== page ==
After everything was dry I peeled off the Micro mask and removed all the parts from there various different holders. Then I put everything back together again. As I intend to lightly weather the locomotive, I intentionally put all the pieces together without oiling anything yet.
Iím a little behind with the smokebox front as I havenít had a chance to paint it yet. I just put it on the locomotive to cover the big gaping opening in the front of the boiler.
Here are a couple of shots of the assembled locomotive prior to any weathering:
And hereís a final picture of the repaired skyline casing:
I decided that I wanted to apply some light weathering to the locomotive as was representative of later years in the daylight paint scheme. I used a few different methods to weather the locomotive. First I sprayed the lower frame and wheels with a light coat of Floquil dust to simulate dirt kicked up from the rails. To assure even coverage I sprayed the dust coat with the motor hooked up and the drivers spinning.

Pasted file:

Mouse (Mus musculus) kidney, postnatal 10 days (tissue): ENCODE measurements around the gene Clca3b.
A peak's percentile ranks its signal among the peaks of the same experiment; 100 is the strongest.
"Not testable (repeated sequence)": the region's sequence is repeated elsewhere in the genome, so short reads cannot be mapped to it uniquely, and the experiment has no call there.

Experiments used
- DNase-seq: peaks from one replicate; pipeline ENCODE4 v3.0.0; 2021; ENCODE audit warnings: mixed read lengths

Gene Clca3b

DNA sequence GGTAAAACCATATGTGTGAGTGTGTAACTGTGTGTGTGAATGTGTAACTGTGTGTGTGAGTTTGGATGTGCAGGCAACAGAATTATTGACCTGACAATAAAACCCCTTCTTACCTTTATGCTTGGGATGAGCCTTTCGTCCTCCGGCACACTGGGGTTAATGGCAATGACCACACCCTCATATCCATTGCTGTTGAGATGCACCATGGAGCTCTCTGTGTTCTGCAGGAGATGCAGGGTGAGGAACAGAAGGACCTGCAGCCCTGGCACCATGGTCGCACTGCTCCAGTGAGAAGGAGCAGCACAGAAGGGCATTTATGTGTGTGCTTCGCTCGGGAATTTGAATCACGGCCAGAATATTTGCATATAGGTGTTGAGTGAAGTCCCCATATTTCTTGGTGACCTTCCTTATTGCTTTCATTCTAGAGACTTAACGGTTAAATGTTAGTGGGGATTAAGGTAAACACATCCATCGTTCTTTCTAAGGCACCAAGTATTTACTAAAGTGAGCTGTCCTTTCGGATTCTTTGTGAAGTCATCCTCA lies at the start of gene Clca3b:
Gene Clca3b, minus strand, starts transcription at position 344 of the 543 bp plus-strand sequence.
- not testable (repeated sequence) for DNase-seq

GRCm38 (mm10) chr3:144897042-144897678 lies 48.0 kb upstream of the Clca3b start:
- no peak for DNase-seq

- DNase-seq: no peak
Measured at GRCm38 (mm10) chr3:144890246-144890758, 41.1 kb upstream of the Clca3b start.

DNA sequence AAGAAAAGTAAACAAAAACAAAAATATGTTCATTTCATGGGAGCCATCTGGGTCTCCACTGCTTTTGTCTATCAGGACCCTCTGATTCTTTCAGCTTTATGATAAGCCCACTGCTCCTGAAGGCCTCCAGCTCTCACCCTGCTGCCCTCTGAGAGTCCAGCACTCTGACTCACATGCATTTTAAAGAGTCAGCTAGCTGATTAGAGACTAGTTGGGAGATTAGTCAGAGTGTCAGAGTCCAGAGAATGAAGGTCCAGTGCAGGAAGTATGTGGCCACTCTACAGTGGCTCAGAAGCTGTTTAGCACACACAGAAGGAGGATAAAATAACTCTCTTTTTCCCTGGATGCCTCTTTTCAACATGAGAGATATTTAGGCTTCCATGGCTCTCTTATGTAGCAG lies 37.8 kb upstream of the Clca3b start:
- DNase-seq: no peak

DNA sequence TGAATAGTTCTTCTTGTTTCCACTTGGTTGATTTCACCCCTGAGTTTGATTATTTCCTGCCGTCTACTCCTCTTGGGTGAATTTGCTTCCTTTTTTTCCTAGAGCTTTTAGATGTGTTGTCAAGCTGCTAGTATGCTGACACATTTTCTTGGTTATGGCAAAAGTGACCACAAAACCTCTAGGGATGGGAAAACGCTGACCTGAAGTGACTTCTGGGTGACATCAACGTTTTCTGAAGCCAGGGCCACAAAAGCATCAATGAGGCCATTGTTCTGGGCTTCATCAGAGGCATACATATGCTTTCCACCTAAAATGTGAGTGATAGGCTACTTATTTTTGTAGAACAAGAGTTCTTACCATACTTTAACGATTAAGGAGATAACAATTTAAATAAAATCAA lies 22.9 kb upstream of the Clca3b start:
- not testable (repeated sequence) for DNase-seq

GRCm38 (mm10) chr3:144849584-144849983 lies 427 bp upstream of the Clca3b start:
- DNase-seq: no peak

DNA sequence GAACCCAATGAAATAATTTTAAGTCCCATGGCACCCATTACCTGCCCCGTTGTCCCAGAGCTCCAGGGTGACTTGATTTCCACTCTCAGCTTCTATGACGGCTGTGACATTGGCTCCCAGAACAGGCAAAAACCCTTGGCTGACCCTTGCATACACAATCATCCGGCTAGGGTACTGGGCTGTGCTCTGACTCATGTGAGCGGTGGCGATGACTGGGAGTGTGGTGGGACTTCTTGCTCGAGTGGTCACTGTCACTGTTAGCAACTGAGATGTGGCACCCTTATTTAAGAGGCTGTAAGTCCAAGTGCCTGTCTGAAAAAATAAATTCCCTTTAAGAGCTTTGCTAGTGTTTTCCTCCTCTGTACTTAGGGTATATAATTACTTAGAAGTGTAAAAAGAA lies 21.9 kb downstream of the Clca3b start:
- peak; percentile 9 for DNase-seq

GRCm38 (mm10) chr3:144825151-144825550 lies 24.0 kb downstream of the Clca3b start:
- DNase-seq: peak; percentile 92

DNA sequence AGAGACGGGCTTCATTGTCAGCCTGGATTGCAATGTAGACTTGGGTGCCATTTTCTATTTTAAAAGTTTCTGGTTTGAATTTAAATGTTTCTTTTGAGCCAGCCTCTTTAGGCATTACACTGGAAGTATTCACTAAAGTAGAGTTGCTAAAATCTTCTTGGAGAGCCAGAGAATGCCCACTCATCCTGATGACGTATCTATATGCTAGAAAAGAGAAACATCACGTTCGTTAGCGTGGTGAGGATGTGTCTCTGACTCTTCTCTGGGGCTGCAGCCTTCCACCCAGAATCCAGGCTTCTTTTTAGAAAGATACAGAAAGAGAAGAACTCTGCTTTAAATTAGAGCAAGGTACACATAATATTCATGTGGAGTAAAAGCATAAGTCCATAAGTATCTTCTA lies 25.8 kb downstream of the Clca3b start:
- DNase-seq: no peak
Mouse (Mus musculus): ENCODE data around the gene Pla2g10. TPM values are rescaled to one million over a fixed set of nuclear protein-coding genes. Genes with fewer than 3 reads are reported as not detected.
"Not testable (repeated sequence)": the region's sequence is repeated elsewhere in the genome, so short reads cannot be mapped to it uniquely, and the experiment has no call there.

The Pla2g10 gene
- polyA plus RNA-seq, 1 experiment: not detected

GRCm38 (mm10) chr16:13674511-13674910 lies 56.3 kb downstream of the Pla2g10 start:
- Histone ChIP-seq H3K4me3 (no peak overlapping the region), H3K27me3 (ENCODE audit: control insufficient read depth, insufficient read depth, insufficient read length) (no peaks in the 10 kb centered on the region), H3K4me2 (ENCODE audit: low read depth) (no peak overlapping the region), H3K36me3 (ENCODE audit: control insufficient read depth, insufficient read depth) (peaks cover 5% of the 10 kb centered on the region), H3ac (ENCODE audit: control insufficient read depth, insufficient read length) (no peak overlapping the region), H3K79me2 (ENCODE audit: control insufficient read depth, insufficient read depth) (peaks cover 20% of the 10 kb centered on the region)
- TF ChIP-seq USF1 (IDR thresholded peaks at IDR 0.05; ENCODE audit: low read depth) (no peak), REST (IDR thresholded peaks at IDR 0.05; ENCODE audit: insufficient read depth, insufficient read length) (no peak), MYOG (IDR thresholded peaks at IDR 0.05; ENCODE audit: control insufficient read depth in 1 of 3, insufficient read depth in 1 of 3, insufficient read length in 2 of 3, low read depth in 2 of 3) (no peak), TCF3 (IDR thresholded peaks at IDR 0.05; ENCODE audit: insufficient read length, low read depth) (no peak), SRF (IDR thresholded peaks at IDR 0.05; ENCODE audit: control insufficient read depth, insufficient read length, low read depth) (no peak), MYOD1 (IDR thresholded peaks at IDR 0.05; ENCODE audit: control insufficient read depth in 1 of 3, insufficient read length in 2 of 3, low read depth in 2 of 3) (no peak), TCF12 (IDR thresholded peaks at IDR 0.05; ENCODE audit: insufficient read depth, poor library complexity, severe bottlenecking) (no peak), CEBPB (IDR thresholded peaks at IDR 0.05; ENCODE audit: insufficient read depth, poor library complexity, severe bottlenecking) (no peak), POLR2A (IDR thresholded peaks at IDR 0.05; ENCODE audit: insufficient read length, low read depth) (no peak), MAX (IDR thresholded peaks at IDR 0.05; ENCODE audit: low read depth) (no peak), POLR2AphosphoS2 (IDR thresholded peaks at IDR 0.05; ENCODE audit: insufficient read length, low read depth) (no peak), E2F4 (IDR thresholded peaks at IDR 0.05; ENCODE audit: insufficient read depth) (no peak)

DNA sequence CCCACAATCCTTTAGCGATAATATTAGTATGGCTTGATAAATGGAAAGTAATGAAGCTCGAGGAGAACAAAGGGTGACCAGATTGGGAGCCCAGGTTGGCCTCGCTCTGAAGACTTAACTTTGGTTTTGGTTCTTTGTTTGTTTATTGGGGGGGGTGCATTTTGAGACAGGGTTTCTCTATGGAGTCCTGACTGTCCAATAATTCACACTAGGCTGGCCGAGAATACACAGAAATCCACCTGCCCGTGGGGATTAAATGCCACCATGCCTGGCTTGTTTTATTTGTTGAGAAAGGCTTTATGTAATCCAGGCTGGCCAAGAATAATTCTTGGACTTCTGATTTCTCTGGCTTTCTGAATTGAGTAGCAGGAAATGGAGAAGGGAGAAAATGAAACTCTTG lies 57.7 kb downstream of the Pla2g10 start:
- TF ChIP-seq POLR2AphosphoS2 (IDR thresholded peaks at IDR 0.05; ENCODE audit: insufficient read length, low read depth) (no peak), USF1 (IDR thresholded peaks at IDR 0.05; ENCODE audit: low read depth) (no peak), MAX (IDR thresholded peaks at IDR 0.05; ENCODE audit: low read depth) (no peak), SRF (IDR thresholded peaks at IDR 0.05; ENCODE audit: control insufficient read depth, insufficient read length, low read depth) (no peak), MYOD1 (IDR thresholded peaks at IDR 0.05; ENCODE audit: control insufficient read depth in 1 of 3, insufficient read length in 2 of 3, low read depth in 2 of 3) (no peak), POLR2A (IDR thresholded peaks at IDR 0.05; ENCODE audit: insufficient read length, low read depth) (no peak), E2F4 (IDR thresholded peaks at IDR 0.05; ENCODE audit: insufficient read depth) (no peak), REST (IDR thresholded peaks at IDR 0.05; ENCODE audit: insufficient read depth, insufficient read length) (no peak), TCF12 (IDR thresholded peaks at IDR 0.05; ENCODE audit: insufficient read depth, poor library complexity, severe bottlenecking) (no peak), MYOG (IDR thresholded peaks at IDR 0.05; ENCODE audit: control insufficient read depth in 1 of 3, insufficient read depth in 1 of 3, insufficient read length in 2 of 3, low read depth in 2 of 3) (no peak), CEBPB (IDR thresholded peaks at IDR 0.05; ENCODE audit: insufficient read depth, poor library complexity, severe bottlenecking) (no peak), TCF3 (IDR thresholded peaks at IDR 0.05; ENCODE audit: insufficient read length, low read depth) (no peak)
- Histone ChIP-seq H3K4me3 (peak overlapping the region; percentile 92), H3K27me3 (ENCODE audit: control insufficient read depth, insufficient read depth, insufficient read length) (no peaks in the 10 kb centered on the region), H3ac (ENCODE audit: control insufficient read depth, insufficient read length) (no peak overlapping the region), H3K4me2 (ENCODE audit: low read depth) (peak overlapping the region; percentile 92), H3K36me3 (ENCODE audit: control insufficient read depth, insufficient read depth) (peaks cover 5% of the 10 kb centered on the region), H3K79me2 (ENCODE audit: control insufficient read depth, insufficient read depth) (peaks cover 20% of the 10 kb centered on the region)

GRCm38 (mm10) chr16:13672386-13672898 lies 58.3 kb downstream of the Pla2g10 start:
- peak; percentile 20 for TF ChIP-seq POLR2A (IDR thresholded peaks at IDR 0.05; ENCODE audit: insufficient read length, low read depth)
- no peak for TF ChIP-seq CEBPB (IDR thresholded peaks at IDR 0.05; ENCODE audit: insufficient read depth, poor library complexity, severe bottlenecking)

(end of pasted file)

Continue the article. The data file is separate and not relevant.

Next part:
I brushed on a light wash of roughly 5 to 1 diluted Polly Scale oily black on the rods and valve gear. The wash is thin enough that it takes several passes to get the desired effect. I just kept brushing more on until I achieved the effect I wanted.
For the rest of the weathering I used various weathering powers made by Bragdon Enterprises. This is a nice product to use as itís easy to control the overall effect. The key to using the powders is to always apply them with vertical strokes. This gives the effect of the streaks running down the boiler.
Lastly I oiled the valve gear and rods. After a little running the oil tends to spread around on the moving parts giving a very realistic looking effect.
Page 9 - Last updated April 19, 2004